Archive for September, 2009|Monthly archive page

Freelance BlackBerry Developer Needed

I’m looking for one engineer (who has worked with BlackBerry) for a fun little project. It’s a paid project, not just a hobbyist idea.

If you’re interested, please leave a comment, and I’ll email you.  Thanks!

Advertisements

Trying out BlackBerry App World

For fun, I’ve submitted one of my sample games (Ladybug Maze) to BlackBerry App World.  This is mostly an experiment to try out how BlackBerry App World works — I doubt many people will pay $2.99 for this simple little game. But who knows? 😉

ladybug_maze_480

BlackBerry PushRegistry How-To

Suppose you’d like to create a BlackBerry application that will launch when you send an SMS message to the appropriate port.  It’s possible, but there are a number of non-obvious (and not-necessarily-documented) tricks.  I spent a few too many hours on experimenting to figure out precisely what works, and I’m posting my notes here to save you some time:

  1. Apparently your application has to be a MIDlet, not a “CLDC application” (RIMlet).  I was a little surprised when I read this in the BlackBerry Java Dev forum, since it would undoubtedly be trivial for RIM to allow either type of application to register with the PushRegistry and get launched.  So I did a few tests (with a “MIDlet-Push-1” Jad property analogous to the way the RIMlet uses the “MIDlet-1” property), and, indeed, the PushRegistry doesn’t seem to work for RIMlets, but it works fine for MIDlets. (Note: it’s still theoretically possible that there’s a way to make it work for RIMlets, but I couldn’t find the trick.)
  2. Adding a custom property to your Jad file is really easy if you know the trick. 😉 The trick is that (in the BlackBerry JDE) you can add the Jad file to the project (in the same way you add source files and images).  Once you’ve added the Jad file to the project, you can add properties and then they won’t get overwritten when you rebuild.  But before you add it, you should modify the project properties (setting the application type to MIDlet) and then build the project once, so that it will create for you a correct initial Jad file to use.
  3. Before your application closes, you should dynamically re-register with the PushRegistry.  This was the trickiest one to guess!  If your MIDlet is launched by the PushRegistry — and you open the corresponding connection to read the SMS message that launched your MIDlet — this automatically unregisters your MIDlet from the PushRegistry.  With other handsets, once you’re registered with the PushRegistry (either statically in the Jad or dynamically from within the application), you stay that way until you actively unregister it.  But not BlackBerry.  Or at least not with the BlackBerry simulator that comes with the BlackBerry JDE 4.2.0.  I assume the behavior is the same in other versions and on the device, but I’m not certain…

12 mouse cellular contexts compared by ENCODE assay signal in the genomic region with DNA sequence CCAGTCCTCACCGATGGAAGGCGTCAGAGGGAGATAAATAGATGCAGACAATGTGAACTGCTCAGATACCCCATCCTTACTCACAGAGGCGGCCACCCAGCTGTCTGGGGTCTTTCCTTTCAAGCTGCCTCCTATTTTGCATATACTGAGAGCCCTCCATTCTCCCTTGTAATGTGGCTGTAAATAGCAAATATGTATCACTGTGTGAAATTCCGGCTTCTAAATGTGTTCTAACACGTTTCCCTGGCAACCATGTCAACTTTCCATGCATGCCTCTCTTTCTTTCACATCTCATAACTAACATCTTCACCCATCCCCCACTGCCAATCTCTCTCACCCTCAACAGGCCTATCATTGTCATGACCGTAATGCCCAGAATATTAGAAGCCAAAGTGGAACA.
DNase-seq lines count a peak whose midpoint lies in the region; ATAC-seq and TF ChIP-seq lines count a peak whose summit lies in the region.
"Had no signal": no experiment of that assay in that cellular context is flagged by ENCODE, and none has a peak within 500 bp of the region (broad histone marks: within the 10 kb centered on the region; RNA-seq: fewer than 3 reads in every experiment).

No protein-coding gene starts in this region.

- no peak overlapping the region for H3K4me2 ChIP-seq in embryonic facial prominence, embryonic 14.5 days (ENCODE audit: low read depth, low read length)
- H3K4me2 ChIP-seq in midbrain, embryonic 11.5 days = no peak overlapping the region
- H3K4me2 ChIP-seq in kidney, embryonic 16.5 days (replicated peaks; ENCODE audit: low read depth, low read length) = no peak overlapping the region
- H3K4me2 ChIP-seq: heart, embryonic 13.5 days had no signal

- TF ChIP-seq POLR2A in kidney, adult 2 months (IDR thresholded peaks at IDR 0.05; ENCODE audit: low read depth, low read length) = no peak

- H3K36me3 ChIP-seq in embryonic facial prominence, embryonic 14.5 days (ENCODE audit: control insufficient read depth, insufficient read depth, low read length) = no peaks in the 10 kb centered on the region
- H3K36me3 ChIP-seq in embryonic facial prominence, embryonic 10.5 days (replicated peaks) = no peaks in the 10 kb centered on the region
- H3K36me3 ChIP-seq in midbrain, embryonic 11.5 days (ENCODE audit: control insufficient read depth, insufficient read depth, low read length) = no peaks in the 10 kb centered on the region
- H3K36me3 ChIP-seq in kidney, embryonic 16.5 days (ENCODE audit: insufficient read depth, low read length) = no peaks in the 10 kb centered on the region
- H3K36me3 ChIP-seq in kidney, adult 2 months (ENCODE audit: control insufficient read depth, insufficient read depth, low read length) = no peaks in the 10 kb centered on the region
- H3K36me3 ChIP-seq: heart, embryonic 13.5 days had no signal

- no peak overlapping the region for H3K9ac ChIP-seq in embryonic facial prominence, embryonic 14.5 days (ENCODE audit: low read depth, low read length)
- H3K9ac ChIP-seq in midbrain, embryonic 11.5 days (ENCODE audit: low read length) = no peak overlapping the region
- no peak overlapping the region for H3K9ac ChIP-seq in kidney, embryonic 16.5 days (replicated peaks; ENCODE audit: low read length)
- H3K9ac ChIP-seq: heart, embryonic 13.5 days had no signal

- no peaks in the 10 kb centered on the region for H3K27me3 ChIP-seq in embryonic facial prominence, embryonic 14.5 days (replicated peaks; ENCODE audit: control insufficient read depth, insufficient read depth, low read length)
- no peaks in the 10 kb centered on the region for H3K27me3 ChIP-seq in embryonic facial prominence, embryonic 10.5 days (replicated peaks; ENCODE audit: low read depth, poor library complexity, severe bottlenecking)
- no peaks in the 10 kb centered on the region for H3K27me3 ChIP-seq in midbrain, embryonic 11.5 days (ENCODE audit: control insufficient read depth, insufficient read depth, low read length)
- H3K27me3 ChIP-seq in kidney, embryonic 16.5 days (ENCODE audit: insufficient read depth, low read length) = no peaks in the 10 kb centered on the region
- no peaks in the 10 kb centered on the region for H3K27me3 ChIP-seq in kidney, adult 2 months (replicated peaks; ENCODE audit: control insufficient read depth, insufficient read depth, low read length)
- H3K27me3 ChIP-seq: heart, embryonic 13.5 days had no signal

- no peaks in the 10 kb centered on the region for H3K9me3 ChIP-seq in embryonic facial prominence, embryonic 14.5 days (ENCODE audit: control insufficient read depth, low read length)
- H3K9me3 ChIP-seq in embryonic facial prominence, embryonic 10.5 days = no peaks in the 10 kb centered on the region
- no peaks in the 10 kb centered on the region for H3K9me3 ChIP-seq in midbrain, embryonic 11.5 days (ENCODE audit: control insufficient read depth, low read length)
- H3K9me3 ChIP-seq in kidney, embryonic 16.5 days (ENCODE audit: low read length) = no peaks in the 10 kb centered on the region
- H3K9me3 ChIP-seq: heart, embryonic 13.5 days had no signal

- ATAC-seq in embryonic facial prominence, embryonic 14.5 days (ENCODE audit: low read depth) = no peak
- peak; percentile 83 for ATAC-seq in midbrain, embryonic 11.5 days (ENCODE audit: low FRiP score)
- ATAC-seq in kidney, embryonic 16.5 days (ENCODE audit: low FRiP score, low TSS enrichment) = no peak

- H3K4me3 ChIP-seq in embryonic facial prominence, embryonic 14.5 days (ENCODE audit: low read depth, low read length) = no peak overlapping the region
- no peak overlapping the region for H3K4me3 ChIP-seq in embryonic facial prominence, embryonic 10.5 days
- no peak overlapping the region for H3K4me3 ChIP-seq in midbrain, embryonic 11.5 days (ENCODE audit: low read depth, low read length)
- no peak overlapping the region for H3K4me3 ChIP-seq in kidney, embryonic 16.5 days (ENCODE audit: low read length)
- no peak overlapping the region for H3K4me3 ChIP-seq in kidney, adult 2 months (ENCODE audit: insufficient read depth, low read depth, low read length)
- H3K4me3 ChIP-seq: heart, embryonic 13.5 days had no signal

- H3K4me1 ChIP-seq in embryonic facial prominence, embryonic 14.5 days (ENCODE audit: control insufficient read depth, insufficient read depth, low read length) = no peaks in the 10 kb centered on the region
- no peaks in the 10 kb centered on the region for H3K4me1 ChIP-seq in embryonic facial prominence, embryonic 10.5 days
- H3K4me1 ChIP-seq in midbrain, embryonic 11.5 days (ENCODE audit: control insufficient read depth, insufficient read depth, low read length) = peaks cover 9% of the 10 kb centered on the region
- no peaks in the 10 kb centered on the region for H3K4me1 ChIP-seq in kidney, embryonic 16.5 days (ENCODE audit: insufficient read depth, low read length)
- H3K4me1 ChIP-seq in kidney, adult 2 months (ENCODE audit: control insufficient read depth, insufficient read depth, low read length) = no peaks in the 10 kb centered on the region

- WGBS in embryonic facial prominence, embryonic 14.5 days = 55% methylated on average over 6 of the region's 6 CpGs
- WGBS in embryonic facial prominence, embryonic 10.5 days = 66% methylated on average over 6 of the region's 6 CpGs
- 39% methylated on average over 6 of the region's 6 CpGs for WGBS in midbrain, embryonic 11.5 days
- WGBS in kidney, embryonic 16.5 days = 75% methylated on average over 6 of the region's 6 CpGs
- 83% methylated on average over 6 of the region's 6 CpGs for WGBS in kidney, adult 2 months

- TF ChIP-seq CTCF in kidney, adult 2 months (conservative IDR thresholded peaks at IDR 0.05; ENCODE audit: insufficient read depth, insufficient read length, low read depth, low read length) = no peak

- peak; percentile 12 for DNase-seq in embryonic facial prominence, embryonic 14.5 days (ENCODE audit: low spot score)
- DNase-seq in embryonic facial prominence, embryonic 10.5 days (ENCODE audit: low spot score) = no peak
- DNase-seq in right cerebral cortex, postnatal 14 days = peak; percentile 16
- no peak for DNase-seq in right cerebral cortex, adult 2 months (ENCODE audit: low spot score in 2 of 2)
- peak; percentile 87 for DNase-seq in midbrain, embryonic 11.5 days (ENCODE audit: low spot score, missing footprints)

4. How do you simulate the SMS to test the application launch with the PushRegistry?  I explained that here.

SMS message exchange between BlackBerry simulator instances: a very simple demo

If you’re writing a BlackBerry Java application that sends and/or receives SMS text messages, naturally you need to be able to test the application on the simulator.  And naturally the simulator doesn’t really send SMS messages, so you need to know how to get the simulator to exchange simulated SMS messages with another instance of the simulator.

This is very easy to do.  You can do it with the SmsDemo that comes in the BlackBerry JDE’s sample applications bundle — even though the SmsDemo’s JavaDoc seems to imply that you can’t.  If you look in the code of SmsDemo.java (usually found at C:\Program Files\Research In Motion\BlackBerry JDE <version>\samples\com\rim\samples\device\smsdemo), the JavaDoc says the following:

This program requires the associated server component found in the com.rim.samples.server.smsdemo package under the samples directory in your JDE installation.

That’s not precisely true.  It doesn’t require the server component — it can actually send demo messages from one instance of the simulator to another, as long as you set the sms-source-port of the one to be the sms-destination-port of the other, and vice-versa.  There are just a few quick steps and notes for launching the two instances: Continue reading